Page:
I will be sure to approach with chocolate in hand at the next opportunity, Mary. Might have melted on a June day in Pleasanton, though. And I think at the time I was marshalling a gigantic bag of Kettle Korn to bring home to the wifey so juggling chocolate might not have worked out! It is great that there are talented folks like so many of you out there who are willing to put it out there in order to entertain us spectators, and the effort is appreciated. And again one of my points was, even to the uninformed and untrained eye, I could tell that there was something special about Mary's run compared to many I had seen that day. Don't quite know how to explain that, but it was great (also enjoy your column in Camaro Performers!)
    That was YOU with all that KettleKorn??? Man, I saw that and was ready to mug you for it ... LOL. Gotta say that Korn drizzled with a bit of that fifth basic food group, chocolate, is also pretty tasty.

    Thanks again for the nice words and writing that column is pretty fun. My next one takes on the evil Nick Licata for some major third-gen trunk slammin' a couple of issues ago. After that, it's anyone's guess as the topic rarely takes shape until about half the story is written. Maybe I should start a thread asking for story suggestions ...

    As for the autocross driving and stuff, I tell people it's all smoke and mirrors. Honestly though, we have a ton of behind-the-wheel talent on this end of the dirt plot and it's a toss up as to who will come out on top after the dust settles.

    Mary Pozzi
    mpozzi . . . '73 Camaro RS, '69 Camaro SCCA/Trans-Am vintage racer, and a 1989 R7U 1LE Players Challenge car.

    "STICK, you B*TCH!!!!!!"

    "It's not a horse. You can't train it!! "


  14. #14
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    Quote Originally Posted by Vegas69 View Post
    There is definitley no room for error. Glad to hear you didn't pile up that old pile, Mary. ha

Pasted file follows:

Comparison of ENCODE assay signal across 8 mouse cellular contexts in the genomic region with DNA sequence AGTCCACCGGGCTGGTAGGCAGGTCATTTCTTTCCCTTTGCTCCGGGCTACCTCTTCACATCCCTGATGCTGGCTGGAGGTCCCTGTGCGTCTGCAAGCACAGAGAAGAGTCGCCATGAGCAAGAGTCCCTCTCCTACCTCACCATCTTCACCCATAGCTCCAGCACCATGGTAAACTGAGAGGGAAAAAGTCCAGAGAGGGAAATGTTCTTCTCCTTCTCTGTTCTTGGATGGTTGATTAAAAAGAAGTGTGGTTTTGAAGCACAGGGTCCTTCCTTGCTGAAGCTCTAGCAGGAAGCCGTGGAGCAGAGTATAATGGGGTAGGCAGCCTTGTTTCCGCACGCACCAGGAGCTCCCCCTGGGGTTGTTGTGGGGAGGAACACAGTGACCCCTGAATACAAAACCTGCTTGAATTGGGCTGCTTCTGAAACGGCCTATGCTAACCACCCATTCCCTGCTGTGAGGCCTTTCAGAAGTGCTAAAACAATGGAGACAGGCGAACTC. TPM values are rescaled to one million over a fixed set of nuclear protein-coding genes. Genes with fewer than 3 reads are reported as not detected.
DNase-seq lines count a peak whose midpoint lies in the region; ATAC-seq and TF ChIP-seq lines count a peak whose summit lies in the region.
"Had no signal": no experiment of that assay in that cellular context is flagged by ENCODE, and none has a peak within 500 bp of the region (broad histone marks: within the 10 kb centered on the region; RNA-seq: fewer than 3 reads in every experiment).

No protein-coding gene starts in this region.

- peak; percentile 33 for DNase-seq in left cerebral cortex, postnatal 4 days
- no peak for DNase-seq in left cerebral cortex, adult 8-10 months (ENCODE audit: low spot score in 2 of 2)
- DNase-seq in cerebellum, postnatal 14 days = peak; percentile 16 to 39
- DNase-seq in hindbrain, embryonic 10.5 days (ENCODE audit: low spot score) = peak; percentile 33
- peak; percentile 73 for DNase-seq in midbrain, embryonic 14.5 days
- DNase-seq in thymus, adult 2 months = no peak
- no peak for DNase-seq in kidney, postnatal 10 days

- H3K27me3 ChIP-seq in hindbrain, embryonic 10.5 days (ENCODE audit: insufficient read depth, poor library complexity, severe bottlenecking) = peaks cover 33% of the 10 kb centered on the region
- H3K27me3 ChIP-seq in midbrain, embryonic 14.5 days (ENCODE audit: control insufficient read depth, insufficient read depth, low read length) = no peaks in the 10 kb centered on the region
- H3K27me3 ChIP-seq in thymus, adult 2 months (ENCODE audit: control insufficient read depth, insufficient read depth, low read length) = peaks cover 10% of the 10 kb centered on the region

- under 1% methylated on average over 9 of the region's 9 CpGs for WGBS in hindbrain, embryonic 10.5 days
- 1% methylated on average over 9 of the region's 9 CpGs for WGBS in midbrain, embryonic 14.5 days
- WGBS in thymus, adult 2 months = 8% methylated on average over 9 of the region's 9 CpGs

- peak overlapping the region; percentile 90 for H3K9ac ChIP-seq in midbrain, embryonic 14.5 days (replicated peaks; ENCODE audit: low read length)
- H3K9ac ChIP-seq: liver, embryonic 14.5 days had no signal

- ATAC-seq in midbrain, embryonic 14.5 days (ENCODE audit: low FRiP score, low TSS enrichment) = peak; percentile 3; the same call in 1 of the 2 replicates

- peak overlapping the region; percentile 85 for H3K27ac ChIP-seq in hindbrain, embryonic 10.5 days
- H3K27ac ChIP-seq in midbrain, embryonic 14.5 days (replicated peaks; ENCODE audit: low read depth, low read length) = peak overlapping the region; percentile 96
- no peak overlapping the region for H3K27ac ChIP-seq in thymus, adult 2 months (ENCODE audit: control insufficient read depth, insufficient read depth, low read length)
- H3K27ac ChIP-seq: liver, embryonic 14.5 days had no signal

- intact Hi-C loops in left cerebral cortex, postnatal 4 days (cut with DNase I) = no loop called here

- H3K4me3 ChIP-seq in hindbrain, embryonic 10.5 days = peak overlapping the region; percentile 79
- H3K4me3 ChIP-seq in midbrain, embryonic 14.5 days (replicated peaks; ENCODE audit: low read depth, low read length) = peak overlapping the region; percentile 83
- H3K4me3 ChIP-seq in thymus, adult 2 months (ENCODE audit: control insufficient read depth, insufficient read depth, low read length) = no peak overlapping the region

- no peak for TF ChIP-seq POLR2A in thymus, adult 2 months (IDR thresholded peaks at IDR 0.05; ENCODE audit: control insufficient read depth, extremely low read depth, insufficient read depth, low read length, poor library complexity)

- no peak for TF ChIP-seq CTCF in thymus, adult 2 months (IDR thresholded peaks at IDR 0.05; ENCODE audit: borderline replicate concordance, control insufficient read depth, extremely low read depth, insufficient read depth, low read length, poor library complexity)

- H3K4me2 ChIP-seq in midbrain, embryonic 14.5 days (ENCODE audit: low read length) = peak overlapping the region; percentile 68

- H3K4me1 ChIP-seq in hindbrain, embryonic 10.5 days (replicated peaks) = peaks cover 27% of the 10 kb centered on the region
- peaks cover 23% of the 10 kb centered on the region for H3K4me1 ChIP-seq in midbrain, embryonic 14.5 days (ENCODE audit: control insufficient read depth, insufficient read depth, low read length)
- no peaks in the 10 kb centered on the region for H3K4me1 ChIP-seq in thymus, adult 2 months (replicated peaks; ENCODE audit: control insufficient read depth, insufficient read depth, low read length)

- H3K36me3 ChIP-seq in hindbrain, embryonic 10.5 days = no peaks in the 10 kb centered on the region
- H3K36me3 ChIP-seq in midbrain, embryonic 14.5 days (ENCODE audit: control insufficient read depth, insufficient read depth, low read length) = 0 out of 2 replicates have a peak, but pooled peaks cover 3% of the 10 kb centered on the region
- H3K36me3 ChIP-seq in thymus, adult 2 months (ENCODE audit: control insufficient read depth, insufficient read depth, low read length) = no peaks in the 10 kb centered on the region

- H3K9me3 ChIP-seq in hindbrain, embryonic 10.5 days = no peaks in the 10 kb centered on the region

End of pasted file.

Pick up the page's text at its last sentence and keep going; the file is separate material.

You and me both, my friend.

    Mary "No Crash ... " Pozzi
    mpozzi . . . '73 Camaro RS, '69 Camaro SCCA/Trans-Am vintage racer, and a 1989 R7U 1LE Players Challenge car.

    "STICK, you B*TCH!!!!!!"

    "It's not a horse. You can't train it!! "


  15. #15
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    Quote Originally Posted by Cobra 498 View Post
    I know there are space limitations and all sorts of logistic problems but I wish that Goodguys would look at minimum allowed distances to hard objects that other organizations have established through experience. It is wonderful that a whole new group of people are being introduced to autox, why not make sure that it is a safe introduction. The sport is so popular at Goodguys events I would think that it merits a greater allocation of space to the folks running the autox. it is also a crowd favorite, so why not make it the cornerstone of the show. I know this sounds wimpy but over my years of autox I have seen cars roll, people run over and other serious issues usually related to course design. Why take a chance when the work has already been done by others. People say it is up to the driver to keep their car under control but when the driver is right on the edge a small oil spot can be enough to lose it big time through no fault of the driver. Helmets would be a good idea too, it is such a fun sport, why not make it safer if you can. I actually felt safer at a time trail on a full blown race track than I did sliding around the "peanut" next to those K walls. Sorry about climbing on the soap box but I care about the sport and want to see it continue to attract new people.
    Bruce, I could not agree more with you.
    1968 Camaro SB2.2
    1990 🦊 Mustang LS3
    2014 Keezer